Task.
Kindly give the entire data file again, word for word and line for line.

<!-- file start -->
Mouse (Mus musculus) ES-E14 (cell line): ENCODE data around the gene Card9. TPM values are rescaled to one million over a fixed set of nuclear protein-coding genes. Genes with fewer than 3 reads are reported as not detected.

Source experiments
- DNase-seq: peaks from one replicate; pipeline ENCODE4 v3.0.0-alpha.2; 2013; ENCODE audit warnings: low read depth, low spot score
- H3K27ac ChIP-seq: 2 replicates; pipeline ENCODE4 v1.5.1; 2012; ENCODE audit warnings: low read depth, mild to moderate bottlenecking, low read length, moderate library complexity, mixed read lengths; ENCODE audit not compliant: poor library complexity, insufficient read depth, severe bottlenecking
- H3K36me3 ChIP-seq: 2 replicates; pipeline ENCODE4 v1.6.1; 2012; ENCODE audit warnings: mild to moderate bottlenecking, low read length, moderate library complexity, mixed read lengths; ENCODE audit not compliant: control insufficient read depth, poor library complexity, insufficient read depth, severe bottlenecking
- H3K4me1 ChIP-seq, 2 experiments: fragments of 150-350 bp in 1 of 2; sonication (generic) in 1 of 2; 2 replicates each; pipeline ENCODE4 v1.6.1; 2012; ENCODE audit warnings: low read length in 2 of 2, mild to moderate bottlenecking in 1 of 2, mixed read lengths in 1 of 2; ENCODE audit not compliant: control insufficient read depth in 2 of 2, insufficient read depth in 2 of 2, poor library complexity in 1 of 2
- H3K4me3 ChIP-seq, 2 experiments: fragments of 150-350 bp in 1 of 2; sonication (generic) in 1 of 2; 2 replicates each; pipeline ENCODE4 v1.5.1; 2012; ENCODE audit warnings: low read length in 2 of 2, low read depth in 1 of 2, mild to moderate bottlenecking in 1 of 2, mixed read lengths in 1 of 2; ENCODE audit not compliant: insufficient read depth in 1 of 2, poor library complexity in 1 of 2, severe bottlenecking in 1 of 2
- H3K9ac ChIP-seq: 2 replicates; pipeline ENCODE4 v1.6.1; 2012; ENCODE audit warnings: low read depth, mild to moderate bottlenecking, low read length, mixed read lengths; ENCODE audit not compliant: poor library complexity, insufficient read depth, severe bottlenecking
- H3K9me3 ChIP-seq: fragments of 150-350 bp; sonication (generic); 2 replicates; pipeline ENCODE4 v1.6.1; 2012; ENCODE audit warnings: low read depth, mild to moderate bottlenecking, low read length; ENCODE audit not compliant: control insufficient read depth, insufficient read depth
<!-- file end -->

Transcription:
Mouse (Mus musculus) ES-E14 (cell line): ENCODE data around the gene Card9. TPM values are rescaled to one million over a fixed set of nuclear protein-coding genes. Genes with fewer than 3 reads are reported as not detected.

Source experiments
- DNase-seq: peaks from one replicate; pipeline ENCODE4 v3.0.0-alpha.2; 2013; ENCODE audit warnings: low read depth, low spot score
- H3K27ac ChIP-seq: 2 replicates; pipeline ENCODE4 v1.5.1; 2012; ENCODE audit warnings: low read depth, mild to moderate bottlenecking, low read length, moderate library complexity, mixed read lengths; ENCODE audit not compliant: poor library complexity, insufficient read depth, severe bottlenecking
- H3K36me3 ChIP-seq: 2 replicates; pipeline ENCODE4 v1.6.1; 2012; ENCODE audit warnings: mild to moderate bottlenecking, low read length, moderate library complexity, mixed read lengths; ENCODE audit not compliant: control insufficient read depth, poor library complexity, insufficient read depth, severe bottlenecking
- H3K4me1 ChIP-seq, 2 experiments: fragments of 150-350 bp in 1 of 2; sonication (generic) in 1 of 2; 2 replicates each; pipeline ENCODE4 v1.6.1; 2012; ENCODE audit warnings: low read length in 2 of 2, mild to moderate bottlenecking in 1 of 2, mixed read lengths in 1 of 2; ENCODE audit not compliant: control insufficient read depth in 2 of 2, insufficient read depth in 2 of 2, poor library complexity in 1 of 2
- H3K4me3 ChIP-seq, 2 experiments: fragments of 150-350 bp in 1 of 2; sonication (generic) in 1 of 2; 2 replicates each; pipeline ENCODE4 v1.5.1; 2012; ENCODE audit warnings: low read length in 2 of 2, low read depth in 1 of 2, mild to moderate bottlenecking in 1 of 2, mixed read lengths in 1 of 2; ENCODE audit not compliant: insufficient read depth in 1 of 2, poor library complexity in 1 of 2, severe bottlenecking in 1 of 2
- H3K9ac ChIP-seq: 2 replicates; pipeline ENCODE4 v1.6.1; 2012; ENCODE audit warnings: low read depth, mild to moderate bottlenecking, low read length, mixed read lengths; ENCODE audit not compliant: poor library complexity, insufficient read depth, severe bottlenecking
- H3K9me3 ChIP-seq: fragments of 150-350 bp; sonication (generic); 2 replicates; pipeline ENCODE4 v1.6.1; 2012; ENCODE audit warnings: low read depth, mild to moderate bottlenecking, low read length; ENCODE audit not compliant: control insufficient read depth, insufficient read depth